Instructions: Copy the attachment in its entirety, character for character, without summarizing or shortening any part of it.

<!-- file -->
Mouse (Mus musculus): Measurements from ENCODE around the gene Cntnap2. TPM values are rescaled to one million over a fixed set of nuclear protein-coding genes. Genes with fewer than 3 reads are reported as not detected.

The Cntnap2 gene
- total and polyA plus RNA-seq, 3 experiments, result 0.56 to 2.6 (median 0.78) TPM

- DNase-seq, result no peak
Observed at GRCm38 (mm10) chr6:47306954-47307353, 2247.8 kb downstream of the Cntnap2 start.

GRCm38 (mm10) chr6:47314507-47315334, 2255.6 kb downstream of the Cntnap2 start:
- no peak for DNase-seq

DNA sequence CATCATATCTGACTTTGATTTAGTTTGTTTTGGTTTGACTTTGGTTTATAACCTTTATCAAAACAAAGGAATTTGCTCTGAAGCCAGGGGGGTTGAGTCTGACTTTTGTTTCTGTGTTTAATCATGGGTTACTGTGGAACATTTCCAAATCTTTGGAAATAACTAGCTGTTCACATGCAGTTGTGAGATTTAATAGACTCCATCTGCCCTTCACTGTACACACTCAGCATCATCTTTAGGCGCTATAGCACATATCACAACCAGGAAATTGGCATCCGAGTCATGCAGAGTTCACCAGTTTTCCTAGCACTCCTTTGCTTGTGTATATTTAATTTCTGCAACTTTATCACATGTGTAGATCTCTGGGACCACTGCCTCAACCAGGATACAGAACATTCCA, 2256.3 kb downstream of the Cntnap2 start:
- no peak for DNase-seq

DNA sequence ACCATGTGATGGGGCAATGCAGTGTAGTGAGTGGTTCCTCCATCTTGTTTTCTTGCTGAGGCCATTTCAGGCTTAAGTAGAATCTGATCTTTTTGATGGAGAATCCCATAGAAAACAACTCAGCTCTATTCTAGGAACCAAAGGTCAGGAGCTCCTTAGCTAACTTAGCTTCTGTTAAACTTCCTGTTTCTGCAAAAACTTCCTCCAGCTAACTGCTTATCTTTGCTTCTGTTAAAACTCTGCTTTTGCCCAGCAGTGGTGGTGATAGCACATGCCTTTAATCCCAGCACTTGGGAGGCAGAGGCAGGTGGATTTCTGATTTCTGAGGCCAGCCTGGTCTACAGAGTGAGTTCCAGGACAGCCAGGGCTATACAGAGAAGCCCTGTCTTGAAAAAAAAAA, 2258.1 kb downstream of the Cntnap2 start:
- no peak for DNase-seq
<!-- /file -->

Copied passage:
Mouse (Mus musculus): Measurements from ENCODE around the gene Cntnap2. TPM values are rescaled to one million over a fixed set of nuclear protein-coding genes. Genes with fewer than 3 reads are reported as not detected.

The Cntnap2 gene
- total and polyA plus RNA-seq, 3 experiments, result 0.56 to 2.6 (median 0.78) TPM

- DNase-seq, result no peak
Observed at GRCm38 (mm10) chr6:47306954-47307353, 2247.8 kb downstream of the Cntnap2 start.

GRCm38 (mm10) chr6:47314507-47315334, 2255.6 kb downstream of the Cntnap2 start:
- no peak for DNase-seq

DNA sequence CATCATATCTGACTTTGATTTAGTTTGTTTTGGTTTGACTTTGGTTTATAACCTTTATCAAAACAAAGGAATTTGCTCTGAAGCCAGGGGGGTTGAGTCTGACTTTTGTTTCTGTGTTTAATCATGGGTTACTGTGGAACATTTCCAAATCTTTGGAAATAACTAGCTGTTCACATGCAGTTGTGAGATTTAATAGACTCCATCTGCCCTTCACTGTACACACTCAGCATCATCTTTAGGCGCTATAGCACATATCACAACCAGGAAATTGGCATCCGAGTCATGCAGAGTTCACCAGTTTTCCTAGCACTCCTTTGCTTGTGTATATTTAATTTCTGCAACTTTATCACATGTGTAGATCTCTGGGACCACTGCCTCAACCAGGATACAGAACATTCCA, 2256.3 kb downstream of the Cntnap2 start:
- no peak for DNase-seq

DNA sequence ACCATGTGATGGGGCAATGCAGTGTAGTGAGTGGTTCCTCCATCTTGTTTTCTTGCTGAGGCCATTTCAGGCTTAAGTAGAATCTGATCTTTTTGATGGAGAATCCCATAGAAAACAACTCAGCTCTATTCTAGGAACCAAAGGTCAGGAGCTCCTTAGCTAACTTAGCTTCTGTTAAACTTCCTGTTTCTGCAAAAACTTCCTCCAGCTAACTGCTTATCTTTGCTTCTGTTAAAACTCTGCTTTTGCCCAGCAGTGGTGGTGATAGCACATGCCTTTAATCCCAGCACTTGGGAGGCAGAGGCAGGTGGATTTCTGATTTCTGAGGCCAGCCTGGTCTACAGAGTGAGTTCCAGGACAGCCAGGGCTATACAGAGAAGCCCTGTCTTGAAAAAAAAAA, 2258.1 kb downstream of the Cntnap2 start:
- no peak for DNase-seq